Rabbi Moshe Weiss was a self-described “rabbipreneur” and inventor. He gained some fame when he appeared on the reality TV show “Shark Tank” in 2013, but his lasting impact was on Jewish education in the Twin Cities.

Weiss, who lived in St. Louis Park, died on Aug. 28 from heart complications. He was 41.

Weiss invented the SoundBender, a mechanical sound amplifier that clipped over the rear-mounted speaker of an iPad and directed the sound toward users instead of away from them.

Weiss had some initial sales success and had completed several rounds of crowdsourced Kickstarter fundraising. Then he took to the reality TV show to raise more money to expand the business.

His enthusiastic presentation drew the admiration of the “Shark Tank” panelists and ultimately a deal to exchange 40 percent of his company, Simply Amazinc LLC, to entrepreneur Daymond John for $54,000.

John, in a note of condolence posted on Facebook, called Weiss’ death “heartbreaking news.”

“He was a man that would bring energy and joy to any room he entered,” John wrote. “He would make you smile no matter what was going on in your life. Rabbi Moshe will truly be missed. RIP my friend.”

Weiss proved to be personable and entertaining and made other media appearances. In a brief follow-up, the program showed Weiss meeting with John in his New York offices describing next steps for the company.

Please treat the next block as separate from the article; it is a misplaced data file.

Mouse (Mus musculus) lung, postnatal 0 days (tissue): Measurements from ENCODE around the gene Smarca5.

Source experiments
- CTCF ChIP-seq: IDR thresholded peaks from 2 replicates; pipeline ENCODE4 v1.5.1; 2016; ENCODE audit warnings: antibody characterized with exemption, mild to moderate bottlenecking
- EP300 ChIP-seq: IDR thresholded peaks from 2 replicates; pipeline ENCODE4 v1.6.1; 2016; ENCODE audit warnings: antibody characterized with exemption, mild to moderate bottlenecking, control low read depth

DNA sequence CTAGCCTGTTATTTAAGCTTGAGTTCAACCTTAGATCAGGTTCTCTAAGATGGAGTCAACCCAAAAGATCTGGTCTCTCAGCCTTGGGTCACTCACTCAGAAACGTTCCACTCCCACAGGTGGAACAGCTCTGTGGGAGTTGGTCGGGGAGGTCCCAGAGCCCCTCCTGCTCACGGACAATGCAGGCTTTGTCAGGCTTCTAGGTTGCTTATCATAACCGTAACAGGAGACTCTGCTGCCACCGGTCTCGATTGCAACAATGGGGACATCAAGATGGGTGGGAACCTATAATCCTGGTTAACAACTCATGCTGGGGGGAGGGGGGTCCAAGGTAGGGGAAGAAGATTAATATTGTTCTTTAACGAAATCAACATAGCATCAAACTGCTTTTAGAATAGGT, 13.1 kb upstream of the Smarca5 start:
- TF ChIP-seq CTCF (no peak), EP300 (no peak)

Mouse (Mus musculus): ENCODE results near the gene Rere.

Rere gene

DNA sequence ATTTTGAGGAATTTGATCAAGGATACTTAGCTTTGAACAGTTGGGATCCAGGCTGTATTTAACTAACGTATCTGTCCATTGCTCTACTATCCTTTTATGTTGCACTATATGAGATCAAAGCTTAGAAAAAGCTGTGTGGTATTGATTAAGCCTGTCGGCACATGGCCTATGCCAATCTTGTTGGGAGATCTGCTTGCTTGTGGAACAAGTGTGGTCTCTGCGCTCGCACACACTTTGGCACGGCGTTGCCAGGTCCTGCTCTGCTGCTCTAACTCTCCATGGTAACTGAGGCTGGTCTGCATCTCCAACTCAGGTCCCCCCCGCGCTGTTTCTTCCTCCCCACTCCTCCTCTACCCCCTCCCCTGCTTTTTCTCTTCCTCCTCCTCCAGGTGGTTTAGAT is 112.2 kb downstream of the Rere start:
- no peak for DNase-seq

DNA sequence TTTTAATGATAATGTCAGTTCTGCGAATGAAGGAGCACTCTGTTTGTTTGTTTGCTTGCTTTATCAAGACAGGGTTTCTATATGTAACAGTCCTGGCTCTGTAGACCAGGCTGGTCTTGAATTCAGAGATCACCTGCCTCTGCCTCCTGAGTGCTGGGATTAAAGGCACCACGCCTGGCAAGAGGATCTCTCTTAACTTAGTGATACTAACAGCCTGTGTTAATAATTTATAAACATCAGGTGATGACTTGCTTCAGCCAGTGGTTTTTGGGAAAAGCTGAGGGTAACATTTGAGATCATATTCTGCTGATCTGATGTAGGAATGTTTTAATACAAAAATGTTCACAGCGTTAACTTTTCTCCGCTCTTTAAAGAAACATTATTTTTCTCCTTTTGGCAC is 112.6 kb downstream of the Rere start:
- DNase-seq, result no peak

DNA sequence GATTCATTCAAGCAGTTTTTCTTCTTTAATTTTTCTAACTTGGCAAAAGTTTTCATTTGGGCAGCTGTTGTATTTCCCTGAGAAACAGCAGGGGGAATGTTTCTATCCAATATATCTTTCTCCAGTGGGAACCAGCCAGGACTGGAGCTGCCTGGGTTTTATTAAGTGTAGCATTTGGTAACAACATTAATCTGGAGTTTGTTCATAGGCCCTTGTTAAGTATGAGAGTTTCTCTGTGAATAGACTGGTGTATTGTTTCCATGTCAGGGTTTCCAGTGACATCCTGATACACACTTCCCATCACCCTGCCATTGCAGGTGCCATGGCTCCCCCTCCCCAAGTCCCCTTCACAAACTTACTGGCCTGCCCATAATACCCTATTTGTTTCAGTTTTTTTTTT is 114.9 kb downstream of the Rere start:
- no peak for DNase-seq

Dan Mishek, a managing director and co-owner of the custom manufacturing company VistaTek in Stillwater, helped Weiss manufacture the SoundBender device. “He definitely inspired other inventors and put crowdfunding and entrepreneurship at the forefront in the Twin Cities,” Mishek said. “He was so energetic and outspoken about following your dreams and passions. He had such a contagious personality — that’s why people were drawn to him.”

Shaina Weiss, Moshe’s sister, said her brother wasn’t done with the SoundBender device. He had put it on the back burner to devote more time to his family and his passion for education. “He was a very devoted father, and a really great brother and awesome uncle,” said Weiss.

Weiss earned a bachelor’s degree in elementary education and teaching from Yeshiva Ohr Elchonon Chabad/West Coast Talmudical Seminary and earned his rabbinical ordination from the Rabbinical College of Montreal in Canada. In 2002, he earned a master’s degree in special education from the University of St. Thomas.

Weiss used his educational and entrepreneurial skills as a co-founder of Yeshiva High School of the Twin Cities in Cottage Grove, an Orthodox Jewish boarding school for boys. The school was aimed at students who may have been lost in the education shuffle at other schools and drew students from around the country.

The school opened in 2006 and grew quickly from 18 students to 40. Applications to the school exceeded available spots, but mortgage payments eventually proved too expensive despite fundraising efforts by Weiss and others. The school closed in 2011.

Weiss taught continuously at various Jewish schools in the Twin Cities, the last several years at the Heilicher Minneapolis Jewish Day School. Helen Siegel, former principal at Heilicher, knew Weiss for the last 15 years and called him a consummate educator.

“He was so passionate about making a difference in the lives of kids,” Siegel said. “He worked with those kids who didn’t learn in conventional ways.”

Weiss is survived by his mother, who lives in California, three children, 10 brothers and four sisters.

Services have been held.